A consulting team commissioned by global technology services company IBM delivered a final report with an array of ideas and goals supporting Mayor Alvin Brown's vision to revitalize downtown.
The report comes as part of the IBM Smarter Cities Challenge, a worldwide initiative to distribute a total of $50 million worth of services and technical assistance to 100 cities through 2013. The research project carries an approximate value of $400,000 at no cost to Jacksonville taxpayers.
The recommendations include directing focus on mixed-use redevelopment and identifying a core "epicenter for growth" downtown, while endorsing the mayor's recently created Downtown Investment Authority, according to a city news release. Unanimously approved by the City Council, the DIA board recently held its first meeting to begin carrying out an action plan to drive investment and opportunities for residents and visitors to enjoy a more vibrant downtown.
"We have built great momentum to reactivate downtown and encourage more investment," Brown said in the release. "I appreciate the hard work and recommendations made by the IBM Smarter Cities team, and look forward to the DIA board's active work to determine and drive our best ideas into a reality that enhances investment and activity in our urban core."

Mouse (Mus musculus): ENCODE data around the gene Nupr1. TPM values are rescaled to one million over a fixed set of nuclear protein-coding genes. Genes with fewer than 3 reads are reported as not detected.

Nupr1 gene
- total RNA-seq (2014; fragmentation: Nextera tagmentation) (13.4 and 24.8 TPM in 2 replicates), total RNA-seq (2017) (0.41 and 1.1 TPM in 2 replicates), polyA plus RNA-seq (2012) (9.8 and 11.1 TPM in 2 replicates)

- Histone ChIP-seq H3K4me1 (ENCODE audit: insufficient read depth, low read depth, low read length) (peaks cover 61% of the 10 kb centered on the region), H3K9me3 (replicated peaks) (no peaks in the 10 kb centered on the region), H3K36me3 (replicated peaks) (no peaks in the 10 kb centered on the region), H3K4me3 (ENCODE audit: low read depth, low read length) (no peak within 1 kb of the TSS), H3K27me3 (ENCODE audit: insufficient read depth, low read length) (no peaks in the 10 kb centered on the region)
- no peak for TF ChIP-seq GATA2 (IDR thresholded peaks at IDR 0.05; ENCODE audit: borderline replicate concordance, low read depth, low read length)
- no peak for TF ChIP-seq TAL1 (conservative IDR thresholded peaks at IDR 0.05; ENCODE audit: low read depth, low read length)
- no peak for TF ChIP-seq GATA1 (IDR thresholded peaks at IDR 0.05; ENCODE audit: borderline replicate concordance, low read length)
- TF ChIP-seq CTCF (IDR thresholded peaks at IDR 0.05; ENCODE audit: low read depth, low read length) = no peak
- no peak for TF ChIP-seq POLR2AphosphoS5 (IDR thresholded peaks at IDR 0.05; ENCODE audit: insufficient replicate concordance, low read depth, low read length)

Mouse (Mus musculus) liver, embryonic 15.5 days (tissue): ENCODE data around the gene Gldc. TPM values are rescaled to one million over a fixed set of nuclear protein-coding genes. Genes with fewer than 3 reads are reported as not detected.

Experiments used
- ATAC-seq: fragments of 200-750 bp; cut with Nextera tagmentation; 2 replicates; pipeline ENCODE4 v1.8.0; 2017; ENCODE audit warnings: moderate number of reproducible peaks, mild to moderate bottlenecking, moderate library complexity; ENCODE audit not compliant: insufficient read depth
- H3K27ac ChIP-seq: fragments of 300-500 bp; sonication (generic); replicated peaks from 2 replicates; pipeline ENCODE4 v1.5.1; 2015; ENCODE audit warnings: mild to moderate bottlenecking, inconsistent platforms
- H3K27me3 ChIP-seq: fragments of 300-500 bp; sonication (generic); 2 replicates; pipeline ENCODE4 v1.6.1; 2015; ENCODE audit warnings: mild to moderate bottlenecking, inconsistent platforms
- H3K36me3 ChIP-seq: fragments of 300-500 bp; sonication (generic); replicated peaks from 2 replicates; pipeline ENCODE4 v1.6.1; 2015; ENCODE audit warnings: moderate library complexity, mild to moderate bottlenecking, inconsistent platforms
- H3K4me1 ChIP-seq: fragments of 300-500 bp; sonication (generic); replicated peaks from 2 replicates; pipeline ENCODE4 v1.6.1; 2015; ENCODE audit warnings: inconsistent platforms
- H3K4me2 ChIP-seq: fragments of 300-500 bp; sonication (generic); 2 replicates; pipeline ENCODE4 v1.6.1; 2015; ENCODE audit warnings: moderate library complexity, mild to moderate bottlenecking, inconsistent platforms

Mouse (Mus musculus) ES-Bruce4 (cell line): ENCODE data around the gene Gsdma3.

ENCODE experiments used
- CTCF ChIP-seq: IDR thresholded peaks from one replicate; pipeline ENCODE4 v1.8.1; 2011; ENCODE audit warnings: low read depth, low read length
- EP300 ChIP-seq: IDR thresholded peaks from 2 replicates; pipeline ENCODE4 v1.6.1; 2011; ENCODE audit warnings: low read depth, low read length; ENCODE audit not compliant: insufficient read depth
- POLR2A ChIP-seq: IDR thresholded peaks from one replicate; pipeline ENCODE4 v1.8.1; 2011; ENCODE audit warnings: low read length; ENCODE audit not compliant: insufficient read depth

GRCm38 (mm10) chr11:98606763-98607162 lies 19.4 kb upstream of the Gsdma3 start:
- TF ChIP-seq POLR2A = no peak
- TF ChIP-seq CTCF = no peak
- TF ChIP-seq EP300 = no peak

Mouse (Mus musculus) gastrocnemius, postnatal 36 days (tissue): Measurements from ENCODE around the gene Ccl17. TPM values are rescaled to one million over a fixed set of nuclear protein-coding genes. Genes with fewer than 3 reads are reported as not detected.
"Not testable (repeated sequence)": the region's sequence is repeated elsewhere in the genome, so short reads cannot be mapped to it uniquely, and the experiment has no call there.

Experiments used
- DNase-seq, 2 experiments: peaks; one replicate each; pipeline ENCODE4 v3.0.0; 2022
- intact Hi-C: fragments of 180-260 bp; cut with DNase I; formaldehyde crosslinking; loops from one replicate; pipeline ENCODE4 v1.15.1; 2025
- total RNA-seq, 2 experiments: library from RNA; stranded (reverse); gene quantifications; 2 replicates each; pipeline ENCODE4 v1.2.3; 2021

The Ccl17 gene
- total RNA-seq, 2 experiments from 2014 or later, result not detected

The IBM team compared best practices in other cities. The findings suggested Jacksonville increase signage, take advantage of historic buildings and build a stronger sense of identity to promote downtown. The IBM team also endorsed a system to measure results and to provide accountability to taxpayers.
Jacksonville was selected for the Smarter Cities Challenge grant earlier this year among just eight cities nationally and 33 globally after Brown and a number of stakeholders from the public, private and nonprofit sectors met with IBM representatives at City Hall to make the case for downtown. During the course of its engagement, the IBM team met with more than 80 organizations ranging from the mayor and city staff to business, religious, academic and nonprofit leaders.